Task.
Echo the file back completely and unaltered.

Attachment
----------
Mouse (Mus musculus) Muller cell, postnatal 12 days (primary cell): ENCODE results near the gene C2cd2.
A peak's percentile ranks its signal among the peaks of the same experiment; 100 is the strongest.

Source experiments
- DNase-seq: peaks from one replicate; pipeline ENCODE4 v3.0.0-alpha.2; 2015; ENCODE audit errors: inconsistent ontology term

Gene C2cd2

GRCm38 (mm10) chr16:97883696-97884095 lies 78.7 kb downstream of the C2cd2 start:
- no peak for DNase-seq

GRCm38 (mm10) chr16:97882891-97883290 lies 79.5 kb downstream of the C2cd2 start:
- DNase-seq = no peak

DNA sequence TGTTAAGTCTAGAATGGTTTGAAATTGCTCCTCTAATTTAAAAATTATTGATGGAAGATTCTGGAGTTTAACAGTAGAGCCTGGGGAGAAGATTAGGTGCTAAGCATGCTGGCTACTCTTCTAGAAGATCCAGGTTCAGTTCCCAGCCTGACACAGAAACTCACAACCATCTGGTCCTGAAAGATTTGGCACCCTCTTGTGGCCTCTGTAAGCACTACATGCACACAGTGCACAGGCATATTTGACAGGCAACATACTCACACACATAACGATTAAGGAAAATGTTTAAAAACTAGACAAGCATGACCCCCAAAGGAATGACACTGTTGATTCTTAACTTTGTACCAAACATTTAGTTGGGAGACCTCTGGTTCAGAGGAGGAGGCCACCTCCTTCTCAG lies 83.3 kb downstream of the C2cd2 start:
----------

Mouse (Mus musculus) Muller cell, postnatal 12 days (primary cell): ENCODE results near the gene C2cd2.
A peak's percentile ranks its signal among the peaks of the same experiment; 100 is the strongest.

Source experiments
- DNase-seq: peaks from one replicate; pipeline ENCODE4 v3.0.0-alpha.2; 2015; ENCODE audit errors: inconsistent ontology term

Gene C2cd2

GRCm38 (mm10) chr16:97883696-97884095 lies 78.7 kb downstream of the C2cd2 start:
- no peak for DNase-seq

GRCm38 (mm10) chr16:97882891-97883290 lies 79.5 kb downstream of the C2cd2 start:
- DNase-seq = no peak

DNA sequence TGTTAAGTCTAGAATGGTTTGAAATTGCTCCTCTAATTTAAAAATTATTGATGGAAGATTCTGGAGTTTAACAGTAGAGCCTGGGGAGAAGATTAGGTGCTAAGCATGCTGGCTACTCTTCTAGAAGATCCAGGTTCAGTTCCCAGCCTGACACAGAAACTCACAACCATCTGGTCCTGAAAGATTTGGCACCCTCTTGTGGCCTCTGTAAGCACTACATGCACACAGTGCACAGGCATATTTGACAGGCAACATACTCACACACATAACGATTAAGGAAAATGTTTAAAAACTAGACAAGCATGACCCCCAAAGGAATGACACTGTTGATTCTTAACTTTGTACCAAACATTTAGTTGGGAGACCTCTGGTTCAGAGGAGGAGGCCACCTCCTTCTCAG lies 83.3 kb downstream of the C2cd2 start: